International Legislation and Policy Framework

In compliance with signed international conservation treaties and agreements as well as national legislation, the Government has a responsibility to ensure conservation and sustainable utilisation of South Africa’s biodiversity resources. As part of this responsibility, the Scientific Authority of South Africa, appointed in terms of the National Environmental Management Biodiversity Act, must make a non-detriment finding (NDF) to confirm that the trade, including export of CITES I listed species (such as leopard), will not impact negatively on the survival of that species in the wild.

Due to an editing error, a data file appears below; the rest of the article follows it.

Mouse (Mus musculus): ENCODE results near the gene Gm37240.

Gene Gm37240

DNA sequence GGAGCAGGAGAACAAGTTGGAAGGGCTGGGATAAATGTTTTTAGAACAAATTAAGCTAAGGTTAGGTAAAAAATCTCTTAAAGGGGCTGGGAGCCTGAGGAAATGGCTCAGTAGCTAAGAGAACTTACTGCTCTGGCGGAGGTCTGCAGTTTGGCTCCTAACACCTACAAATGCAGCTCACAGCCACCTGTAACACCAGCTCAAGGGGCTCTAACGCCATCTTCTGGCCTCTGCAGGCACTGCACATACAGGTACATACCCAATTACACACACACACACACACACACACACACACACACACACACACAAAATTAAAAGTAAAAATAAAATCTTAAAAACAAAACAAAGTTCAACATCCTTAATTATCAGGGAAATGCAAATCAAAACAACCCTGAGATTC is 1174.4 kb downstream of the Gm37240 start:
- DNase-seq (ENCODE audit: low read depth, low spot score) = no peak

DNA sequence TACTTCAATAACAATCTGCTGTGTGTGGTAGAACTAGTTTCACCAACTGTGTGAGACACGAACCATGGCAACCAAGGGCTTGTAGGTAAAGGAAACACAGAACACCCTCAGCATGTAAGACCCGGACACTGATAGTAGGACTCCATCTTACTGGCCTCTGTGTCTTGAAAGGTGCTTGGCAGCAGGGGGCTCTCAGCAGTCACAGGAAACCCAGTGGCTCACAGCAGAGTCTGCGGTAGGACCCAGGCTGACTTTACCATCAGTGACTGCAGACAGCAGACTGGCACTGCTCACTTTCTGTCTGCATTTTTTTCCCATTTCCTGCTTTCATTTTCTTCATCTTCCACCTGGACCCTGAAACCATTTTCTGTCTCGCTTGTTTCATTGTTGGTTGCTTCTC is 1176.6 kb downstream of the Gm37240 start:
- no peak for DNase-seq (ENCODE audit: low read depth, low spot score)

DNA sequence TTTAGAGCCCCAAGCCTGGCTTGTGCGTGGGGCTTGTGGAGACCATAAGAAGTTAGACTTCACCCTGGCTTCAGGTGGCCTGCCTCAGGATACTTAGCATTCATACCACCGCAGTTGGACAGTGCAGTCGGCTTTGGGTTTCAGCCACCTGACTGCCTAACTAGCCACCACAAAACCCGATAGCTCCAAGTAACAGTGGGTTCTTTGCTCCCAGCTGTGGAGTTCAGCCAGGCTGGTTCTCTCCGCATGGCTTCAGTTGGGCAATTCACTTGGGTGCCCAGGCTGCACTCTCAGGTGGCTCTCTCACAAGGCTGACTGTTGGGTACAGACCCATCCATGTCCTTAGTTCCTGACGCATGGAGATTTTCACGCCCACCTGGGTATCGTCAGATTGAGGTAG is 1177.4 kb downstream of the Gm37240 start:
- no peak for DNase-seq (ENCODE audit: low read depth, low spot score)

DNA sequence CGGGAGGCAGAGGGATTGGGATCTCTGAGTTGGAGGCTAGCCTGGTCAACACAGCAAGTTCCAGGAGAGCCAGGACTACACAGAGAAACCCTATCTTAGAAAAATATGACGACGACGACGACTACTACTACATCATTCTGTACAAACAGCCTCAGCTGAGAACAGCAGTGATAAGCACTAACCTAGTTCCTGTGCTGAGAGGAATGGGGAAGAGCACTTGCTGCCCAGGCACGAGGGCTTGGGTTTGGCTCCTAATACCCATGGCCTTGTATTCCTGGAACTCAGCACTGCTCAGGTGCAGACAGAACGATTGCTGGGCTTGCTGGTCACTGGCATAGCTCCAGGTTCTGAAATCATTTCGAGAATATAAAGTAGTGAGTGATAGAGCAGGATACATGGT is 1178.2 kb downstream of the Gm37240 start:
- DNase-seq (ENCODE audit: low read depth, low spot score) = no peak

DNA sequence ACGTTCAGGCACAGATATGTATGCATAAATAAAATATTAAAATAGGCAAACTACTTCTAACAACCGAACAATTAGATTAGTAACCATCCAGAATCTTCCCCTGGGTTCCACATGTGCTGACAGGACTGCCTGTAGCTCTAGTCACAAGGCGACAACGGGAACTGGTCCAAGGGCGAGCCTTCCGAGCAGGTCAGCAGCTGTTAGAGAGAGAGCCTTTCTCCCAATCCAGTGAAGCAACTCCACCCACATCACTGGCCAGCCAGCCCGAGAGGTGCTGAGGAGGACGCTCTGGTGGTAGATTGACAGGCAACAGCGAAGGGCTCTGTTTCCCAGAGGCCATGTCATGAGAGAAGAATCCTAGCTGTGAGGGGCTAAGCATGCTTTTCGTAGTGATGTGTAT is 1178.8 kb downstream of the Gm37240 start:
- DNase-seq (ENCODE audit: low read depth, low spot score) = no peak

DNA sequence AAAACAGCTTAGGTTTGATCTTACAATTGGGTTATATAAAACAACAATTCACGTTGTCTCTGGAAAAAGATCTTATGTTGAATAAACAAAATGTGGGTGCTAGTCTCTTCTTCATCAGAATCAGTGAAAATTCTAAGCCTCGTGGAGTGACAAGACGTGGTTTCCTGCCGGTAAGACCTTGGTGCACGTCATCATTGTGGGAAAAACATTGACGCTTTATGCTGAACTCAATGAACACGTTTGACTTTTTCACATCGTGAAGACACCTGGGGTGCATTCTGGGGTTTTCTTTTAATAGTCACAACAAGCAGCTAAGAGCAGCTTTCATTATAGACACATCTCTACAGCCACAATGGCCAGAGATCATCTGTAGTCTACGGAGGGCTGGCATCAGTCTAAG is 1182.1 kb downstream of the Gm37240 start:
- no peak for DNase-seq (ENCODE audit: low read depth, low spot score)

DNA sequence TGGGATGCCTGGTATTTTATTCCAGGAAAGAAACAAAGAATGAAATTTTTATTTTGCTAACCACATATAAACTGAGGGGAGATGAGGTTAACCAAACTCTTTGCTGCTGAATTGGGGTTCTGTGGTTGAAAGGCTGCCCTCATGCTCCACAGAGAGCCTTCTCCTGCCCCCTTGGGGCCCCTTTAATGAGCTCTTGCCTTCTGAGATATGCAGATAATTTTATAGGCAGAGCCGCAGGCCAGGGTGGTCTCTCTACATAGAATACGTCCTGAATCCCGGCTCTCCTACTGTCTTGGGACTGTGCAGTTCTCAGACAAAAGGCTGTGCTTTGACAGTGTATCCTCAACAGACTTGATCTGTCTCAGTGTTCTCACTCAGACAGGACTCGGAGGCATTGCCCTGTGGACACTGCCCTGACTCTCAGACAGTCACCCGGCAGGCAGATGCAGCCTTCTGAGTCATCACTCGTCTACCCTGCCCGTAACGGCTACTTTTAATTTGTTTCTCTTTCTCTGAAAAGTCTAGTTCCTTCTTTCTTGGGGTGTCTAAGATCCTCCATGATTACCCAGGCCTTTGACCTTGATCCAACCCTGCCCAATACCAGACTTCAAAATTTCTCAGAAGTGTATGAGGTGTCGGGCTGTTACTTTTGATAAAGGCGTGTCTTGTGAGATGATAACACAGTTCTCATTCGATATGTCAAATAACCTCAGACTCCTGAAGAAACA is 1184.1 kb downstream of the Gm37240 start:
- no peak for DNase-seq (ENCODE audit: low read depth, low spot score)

Opening Address by President Jacob Zuma, at the Opening of the 17th Meeting of the Conference of the Parties to the Convention on International Trade in Endangered Species of Wild Fauna and Flora (CITES) in Johannesburg, South Africa

24 September 2016

Good morning to all and Welcome to South Africa!
I am honoured to welcome you to our shores as you gather this week, to discuss very important issues pertaining to the regulation of international trade in wildlife.

The CITES is an important agreement between governments as it regulates international trade in wild fauna and flora.

It is critical for governments to ensure that international trade in specimens of wild animals and plants does not threaten their survival.  Regulations must ensure that trade of Rhinos for example, or wild ginger is in a way that ensures that future generations continue to benefit from them, and that they do not become extinct.

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